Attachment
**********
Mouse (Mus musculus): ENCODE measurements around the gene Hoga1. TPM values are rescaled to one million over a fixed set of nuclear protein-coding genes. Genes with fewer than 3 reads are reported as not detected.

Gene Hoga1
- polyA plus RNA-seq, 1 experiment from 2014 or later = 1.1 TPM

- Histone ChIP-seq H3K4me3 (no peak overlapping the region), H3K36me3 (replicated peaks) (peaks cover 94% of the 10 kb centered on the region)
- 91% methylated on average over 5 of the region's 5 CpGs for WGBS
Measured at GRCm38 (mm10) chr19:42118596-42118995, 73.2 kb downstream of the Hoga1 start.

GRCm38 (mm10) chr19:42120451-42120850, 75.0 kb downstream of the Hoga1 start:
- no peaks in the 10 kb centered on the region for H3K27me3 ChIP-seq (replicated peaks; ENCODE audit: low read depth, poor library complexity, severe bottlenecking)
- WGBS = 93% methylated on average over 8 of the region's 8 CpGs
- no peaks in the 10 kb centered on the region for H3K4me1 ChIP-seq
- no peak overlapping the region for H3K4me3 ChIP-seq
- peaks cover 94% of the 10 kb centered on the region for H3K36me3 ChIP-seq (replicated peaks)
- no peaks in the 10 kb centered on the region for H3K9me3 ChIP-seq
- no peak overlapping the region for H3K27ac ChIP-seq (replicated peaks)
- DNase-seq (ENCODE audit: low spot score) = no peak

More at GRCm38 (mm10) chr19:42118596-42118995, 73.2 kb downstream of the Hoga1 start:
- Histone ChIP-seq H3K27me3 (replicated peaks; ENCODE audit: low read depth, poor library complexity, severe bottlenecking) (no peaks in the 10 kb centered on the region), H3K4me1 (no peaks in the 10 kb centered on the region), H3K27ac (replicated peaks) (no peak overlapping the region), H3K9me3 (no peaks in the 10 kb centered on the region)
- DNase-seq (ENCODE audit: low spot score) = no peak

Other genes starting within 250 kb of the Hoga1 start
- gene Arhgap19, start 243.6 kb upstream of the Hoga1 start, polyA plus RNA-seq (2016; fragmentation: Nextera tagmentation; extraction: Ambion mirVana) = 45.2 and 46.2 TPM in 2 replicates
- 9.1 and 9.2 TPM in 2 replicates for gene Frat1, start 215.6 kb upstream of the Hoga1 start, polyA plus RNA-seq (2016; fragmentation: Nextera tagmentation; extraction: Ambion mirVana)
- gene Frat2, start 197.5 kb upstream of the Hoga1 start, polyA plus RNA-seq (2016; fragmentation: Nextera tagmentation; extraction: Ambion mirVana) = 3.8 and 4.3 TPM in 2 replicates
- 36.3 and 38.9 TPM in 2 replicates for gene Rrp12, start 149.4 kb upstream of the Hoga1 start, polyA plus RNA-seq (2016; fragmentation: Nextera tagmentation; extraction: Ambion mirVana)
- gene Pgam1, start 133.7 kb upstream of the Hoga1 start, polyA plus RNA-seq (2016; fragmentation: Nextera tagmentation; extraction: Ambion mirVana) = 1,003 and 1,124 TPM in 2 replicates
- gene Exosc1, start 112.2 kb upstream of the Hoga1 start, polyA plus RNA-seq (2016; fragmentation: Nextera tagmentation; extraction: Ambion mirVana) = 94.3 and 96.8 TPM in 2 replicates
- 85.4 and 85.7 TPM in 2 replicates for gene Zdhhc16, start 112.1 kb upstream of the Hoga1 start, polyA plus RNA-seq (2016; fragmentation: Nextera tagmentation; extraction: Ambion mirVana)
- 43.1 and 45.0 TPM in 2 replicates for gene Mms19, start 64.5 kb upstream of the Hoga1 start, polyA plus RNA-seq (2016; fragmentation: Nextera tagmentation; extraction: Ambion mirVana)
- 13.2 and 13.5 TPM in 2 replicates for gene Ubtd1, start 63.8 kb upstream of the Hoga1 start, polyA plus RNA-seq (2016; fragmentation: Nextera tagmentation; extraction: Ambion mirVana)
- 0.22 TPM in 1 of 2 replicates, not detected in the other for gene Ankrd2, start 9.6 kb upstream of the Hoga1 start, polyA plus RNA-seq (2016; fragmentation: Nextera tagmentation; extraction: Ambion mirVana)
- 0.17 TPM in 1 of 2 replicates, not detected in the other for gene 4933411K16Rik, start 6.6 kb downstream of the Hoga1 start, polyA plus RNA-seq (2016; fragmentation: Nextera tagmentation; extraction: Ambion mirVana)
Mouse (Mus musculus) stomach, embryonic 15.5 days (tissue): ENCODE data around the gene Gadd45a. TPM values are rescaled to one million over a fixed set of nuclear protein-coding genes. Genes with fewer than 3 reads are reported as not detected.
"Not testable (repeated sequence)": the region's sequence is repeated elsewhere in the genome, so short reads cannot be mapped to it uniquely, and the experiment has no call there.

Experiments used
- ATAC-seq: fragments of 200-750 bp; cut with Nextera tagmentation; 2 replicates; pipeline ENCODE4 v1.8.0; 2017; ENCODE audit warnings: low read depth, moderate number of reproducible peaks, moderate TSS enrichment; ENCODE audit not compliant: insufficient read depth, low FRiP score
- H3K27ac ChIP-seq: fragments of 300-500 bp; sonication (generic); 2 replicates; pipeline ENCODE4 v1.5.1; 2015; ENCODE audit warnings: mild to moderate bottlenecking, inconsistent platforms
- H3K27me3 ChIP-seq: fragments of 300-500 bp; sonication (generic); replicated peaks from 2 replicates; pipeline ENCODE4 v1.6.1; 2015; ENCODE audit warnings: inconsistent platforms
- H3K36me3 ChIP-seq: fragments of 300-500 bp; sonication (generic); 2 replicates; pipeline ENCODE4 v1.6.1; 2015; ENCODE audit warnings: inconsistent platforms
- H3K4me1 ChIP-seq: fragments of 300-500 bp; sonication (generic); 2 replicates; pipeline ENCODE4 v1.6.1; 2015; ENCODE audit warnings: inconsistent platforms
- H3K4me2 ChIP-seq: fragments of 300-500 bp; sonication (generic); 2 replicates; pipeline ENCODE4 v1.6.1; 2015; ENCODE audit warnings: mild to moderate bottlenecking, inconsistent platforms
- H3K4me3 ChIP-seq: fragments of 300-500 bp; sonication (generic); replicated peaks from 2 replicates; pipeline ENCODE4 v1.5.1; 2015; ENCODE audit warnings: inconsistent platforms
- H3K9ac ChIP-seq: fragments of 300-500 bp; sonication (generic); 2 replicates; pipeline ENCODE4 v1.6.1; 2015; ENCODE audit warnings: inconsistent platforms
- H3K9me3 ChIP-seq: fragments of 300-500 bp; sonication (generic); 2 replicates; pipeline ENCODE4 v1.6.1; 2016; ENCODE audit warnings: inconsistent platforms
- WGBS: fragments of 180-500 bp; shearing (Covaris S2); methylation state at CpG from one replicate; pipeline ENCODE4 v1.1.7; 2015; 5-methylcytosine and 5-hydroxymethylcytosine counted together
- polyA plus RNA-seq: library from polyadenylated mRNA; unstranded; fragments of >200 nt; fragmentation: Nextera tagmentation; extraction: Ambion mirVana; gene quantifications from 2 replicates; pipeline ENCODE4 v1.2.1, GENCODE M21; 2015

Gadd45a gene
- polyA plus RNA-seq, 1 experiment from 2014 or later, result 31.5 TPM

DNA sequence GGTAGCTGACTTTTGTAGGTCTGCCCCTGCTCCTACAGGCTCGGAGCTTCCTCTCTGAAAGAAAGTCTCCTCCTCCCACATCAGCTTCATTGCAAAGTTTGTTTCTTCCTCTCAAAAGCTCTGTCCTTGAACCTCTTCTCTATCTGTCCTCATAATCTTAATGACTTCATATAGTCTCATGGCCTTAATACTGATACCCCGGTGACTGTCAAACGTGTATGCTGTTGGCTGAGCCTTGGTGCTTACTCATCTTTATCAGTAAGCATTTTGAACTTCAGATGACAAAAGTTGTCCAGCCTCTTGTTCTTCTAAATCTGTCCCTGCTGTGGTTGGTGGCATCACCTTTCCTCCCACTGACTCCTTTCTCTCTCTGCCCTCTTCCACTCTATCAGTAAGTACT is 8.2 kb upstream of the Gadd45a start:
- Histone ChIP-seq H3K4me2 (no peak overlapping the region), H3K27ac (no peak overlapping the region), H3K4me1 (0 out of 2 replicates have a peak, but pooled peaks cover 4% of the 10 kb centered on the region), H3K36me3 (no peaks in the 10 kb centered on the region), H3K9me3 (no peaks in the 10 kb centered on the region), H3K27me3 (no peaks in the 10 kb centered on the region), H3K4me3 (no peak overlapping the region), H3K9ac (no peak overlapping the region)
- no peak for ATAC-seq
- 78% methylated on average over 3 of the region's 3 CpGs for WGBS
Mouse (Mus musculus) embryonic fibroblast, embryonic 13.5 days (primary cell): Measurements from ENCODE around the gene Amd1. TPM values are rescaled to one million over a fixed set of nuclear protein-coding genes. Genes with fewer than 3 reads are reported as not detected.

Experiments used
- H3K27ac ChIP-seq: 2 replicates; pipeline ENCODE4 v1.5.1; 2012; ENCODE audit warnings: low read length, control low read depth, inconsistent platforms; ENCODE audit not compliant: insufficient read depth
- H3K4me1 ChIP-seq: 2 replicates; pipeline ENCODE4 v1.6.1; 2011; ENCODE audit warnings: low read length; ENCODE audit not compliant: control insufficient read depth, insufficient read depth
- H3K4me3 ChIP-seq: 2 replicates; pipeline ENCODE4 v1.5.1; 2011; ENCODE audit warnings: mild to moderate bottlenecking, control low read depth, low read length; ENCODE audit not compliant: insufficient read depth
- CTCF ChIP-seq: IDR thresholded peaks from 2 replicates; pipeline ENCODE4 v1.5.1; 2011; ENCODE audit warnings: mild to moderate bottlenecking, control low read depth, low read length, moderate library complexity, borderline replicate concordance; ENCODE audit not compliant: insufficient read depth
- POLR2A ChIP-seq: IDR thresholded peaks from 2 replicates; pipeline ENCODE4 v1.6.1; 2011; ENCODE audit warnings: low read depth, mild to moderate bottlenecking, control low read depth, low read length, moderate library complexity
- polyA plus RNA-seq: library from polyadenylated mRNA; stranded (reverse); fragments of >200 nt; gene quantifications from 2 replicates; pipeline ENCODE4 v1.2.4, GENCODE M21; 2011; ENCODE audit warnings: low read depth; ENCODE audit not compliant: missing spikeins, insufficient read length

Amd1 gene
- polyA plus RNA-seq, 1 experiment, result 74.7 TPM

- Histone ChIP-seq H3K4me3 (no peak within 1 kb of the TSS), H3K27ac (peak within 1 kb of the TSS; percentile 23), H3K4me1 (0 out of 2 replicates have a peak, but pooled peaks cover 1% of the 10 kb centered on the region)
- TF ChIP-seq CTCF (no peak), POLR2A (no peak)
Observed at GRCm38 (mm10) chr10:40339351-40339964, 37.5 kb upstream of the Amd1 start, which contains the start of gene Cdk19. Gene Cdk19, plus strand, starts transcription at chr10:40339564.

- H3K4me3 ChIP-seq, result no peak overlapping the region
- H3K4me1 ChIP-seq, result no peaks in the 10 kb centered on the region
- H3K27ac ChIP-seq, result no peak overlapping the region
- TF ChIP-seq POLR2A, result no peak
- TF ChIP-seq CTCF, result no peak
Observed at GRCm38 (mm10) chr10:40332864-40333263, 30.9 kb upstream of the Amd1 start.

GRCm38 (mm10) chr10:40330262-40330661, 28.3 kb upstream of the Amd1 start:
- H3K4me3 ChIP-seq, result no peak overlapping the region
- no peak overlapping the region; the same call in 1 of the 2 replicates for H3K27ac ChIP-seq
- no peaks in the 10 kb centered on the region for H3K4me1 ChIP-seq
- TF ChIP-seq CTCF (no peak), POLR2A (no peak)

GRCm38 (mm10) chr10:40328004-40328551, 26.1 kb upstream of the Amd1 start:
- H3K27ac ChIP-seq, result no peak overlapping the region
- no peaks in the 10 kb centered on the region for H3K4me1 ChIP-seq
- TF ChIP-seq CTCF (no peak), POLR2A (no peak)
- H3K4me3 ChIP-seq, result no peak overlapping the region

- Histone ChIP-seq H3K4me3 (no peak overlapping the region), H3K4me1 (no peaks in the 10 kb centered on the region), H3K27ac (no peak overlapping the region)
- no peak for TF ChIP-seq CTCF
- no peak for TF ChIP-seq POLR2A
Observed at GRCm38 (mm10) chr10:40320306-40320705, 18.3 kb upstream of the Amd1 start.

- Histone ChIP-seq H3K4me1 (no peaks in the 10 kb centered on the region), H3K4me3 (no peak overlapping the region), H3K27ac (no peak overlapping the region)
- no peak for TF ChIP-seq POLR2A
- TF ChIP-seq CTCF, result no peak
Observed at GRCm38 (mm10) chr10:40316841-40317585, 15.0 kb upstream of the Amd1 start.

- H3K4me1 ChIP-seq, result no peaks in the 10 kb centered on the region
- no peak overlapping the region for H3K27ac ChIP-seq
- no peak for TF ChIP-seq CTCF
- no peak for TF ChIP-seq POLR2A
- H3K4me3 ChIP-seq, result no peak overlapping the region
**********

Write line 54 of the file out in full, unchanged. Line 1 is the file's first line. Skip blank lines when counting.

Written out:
- H3K4me1 ChIP-seq: 2 replicates; pipeline ENCODE4 v1.6.1; 2011; ENCODE audit warnings: low read length; ENCODE audit not compliant: control insufficient read depth, insufficient read depth